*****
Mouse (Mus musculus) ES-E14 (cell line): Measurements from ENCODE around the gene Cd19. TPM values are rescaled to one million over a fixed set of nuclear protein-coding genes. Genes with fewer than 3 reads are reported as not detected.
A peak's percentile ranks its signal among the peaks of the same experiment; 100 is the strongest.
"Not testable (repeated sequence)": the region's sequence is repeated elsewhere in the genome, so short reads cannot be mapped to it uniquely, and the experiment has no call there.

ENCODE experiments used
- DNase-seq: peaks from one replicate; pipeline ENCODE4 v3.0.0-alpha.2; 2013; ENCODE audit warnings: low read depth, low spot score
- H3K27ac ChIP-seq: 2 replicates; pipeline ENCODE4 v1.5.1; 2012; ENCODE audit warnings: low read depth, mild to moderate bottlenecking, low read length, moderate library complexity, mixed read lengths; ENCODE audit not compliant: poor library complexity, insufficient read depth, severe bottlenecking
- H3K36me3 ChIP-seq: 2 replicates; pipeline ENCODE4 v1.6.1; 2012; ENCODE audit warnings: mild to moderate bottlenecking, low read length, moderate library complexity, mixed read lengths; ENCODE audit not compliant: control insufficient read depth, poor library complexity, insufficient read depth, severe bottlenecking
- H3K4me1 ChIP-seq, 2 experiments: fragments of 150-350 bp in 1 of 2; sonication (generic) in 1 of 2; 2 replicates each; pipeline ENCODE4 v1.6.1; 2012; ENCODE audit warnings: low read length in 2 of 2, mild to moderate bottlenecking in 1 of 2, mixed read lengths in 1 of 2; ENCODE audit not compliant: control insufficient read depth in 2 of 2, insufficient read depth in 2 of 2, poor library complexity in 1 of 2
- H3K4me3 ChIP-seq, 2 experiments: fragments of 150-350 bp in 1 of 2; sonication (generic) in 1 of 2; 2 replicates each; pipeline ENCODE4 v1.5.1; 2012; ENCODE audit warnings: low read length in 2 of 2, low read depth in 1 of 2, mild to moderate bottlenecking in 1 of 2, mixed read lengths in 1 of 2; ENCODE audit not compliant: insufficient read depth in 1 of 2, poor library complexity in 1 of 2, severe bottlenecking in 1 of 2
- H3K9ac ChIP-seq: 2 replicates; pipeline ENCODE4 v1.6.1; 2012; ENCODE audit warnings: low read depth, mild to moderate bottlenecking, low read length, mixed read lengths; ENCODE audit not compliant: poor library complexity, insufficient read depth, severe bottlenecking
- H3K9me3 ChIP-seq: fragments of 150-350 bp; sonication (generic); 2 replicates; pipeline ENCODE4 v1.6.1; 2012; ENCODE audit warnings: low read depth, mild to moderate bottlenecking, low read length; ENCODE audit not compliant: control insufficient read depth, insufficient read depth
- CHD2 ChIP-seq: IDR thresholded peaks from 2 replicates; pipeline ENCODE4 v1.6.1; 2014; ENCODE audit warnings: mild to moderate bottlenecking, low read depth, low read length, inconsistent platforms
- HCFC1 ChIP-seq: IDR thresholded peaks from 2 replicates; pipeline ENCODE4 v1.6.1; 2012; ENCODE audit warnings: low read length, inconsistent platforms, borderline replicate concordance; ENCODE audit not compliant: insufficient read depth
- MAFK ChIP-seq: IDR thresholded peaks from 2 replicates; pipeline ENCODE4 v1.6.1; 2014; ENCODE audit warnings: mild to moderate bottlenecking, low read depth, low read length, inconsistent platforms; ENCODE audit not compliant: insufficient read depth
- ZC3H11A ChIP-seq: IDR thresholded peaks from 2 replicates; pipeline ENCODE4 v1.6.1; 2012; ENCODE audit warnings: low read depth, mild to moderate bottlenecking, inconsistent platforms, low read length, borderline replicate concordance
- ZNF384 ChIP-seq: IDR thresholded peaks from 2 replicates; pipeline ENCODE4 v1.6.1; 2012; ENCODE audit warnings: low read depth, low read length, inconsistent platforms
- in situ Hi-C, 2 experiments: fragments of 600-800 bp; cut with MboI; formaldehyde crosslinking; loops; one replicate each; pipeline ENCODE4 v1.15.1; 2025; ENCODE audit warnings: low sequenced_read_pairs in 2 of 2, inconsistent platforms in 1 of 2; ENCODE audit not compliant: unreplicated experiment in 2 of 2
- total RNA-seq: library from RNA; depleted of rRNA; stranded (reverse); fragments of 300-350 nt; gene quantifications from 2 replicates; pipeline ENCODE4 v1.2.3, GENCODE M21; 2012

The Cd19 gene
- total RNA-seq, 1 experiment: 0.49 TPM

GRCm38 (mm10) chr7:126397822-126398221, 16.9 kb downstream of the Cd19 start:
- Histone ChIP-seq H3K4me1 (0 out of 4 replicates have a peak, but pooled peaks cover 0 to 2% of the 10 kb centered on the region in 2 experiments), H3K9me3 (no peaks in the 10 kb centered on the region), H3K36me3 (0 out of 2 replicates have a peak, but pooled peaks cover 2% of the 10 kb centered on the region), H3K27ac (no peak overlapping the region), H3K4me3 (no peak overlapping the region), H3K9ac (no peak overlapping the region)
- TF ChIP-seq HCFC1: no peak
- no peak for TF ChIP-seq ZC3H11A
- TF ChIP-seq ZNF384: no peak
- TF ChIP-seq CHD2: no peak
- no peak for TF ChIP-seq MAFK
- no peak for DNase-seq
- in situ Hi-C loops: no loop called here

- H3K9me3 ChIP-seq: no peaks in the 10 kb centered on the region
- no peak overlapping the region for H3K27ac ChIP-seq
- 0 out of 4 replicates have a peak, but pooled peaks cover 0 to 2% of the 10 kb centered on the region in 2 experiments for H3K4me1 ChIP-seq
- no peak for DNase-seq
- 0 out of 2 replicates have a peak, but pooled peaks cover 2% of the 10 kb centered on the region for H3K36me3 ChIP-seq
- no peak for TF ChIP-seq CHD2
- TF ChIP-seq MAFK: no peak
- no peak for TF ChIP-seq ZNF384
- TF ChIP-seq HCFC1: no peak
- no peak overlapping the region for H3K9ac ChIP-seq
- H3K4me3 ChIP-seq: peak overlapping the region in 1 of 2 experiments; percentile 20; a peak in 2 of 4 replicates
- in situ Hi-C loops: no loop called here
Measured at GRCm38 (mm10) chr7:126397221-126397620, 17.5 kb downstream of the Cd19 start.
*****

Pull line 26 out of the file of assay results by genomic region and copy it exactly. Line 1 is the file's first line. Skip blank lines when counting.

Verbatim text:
- TF ChIP-seq CHD2: no peak